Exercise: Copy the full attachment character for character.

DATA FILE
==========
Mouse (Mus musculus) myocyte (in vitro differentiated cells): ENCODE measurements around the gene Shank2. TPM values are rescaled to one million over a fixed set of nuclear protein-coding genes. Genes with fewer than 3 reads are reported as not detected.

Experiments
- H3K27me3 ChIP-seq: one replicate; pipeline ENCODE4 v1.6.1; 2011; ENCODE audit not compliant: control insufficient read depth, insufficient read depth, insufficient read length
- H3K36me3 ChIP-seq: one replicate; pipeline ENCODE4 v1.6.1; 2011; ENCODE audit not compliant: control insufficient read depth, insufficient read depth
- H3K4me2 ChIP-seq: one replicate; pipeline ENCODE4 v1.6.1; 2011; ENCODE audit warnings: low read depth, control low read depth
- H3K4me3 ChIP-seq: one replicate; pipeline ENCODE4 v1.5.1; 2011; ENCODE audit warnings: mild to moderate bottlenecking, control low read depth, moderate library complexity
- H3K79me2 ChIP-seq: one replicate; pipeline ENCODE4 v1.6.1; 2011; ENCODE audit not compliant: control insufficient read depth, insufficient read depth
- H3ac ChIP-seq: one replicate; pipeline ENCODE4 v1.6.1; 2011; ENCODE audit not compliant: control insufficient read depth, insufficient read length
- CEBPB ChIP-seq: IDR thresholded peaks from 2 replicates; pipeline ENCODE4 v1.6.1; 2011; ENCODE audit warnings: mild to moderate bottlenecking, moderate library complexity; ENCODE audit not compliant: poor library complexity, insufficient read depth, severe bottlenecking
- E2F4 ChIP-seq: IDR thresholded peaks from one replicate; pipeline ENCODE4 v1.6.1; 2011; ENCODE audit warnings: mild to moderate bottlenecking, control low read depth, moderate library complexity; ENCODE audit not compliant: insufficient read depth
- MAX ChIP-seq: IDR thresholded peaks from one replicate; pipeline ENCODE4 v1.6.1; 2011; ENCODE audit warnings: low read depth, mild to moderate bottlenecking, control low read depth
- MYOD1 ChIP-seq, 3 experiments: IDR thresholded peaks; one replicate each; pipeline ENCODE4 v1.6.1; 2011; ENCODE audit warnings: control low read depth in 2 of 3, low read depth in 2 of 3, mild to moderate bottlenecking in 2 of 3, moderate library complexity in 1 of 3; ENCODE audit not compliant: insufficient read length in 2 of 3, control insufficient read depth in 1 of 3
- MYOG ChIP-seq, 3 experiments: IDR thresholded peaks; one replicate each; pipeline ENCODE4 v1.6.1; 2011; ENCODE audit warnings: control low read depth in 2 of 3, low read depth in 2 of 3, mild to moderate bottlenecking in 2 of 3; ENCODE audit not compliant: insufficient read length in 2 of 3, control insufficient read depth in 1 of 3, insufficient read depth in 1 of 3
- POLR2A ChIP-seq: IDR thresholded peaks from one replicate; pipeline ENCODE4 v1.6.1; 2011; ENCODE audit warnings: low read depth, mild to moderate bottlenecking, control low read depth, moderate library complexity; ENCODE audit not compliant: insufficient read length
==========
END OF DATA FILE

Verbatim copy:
Mouse (Mus musculus) myocyte (in vitro differentiated cells): ENCODE measurements around the gene Shank2. TPM values are rescaled to one million over a fixed set of nuclear protein-coding genes. Genes with fewer than 3 reads are reported as not detected.

Experiments
- H3K27me3 ChIP-seq: one replicate; pipeline ENCODE4 v1.6.1; 2011; ENCODE audit not compliant: control insufficient read depth, insufficient read depth, insufficient read length
- H3K36me3 ChIP-seq: one replicate; pipeline ENCODE4 v1.6.1; 2011; ENCODE audit not compliant: control insufficient read depth, insufficient read depth
- H3K4me2 ChIP-seq: one replicate; pipeline ENCODE4 v1.6.1; 2011; ENCODE audit warnings: low read depth, control low read depth
- H3K4me3 ChIP-seq: one replicate; pipeline ENCODE4 v1.5.1; 2011; ENCODE audit warnings: mild to moderate bottlenecking, control low read depth, moderate library complexity
- H3K79me2 ChIP-seq: one replicate; pipeline ENCODE4 v1.6.1; 2011; ENCODE audit not compliant: control insufficient read depth, insufficient read depth
- H3ac ChIP-seq: one replicate; pipeline ENCODE4 v1.6.1; 2011; ENCODE audit not compliant: control insufficient read depth, insufficient read length
- CEBPB ChIP-seq: IDR thresholded peaks from 2 replicates; pipeline ENCODE4 v1.6.1; 2011; ENCODE audit warnings: mild to moderate bottlenecking, moderate library complexity; ENCODE audit not compliant: poor library complexity, insufficient read depth, severe bottlenecking
- E2F4 ChIP-seq: IDR thresholded peaks from one replicate; pipeline ENCODE4 v1.6.1; 2011; ENCODE audit warnings: mild to moderate bottlenecking, control low read depth, moderate library complexity; ENCODE audit not compliant: insufficient read depth
- MAX ChIP-seq: IDR thresholded peaks from one replicate; pipeline ENCODE4 v1.6.1; 2011; ENCODE audit warnings: low read depth, mild to moderate bottlenecking, control low read depth
- MYOD1 ChIP-seq, 3 experiments: IDR thresholded peaks; one replicate each; pipeline ENCODE4 v1.6.1; 2011; ENCODE audit warnings: control low read depth in 2 of 3, low read depth in 2 of 3, mild to moderate bottlenecking in 2 of 3, moderate library complexity in 1 of 3; ENCODE audit not compliant: insufficient read length in 2 of 3, control insufficient read depth in 1 of 3
- MYOG ChIP-seq, 3 experiments: IDR thresholded peaks; one replicate each; pipeline ENCODE4 v1.6.1; 2011; ENCODE audit warnings: control low read depth in 2 of 3, low read depth in 2 of 3, mild to moderate bottlenecking in 2 of 3; ENCODE audit not compliant: insufficient read length in 2 of 3, control insufficient read depth in 1 of 3, insufficient read depth in 1 of 3
- POLR2A ChIP-seq: IDR thresholded peaks from one replicate; pipeline ENCODE4 v1.6.1; 2011; ENCODE audit warnings: low read depth, mild to moderate bottlenecking, control low read depth, moderate library complexity; ENCODE audit not compliant: insufficient read length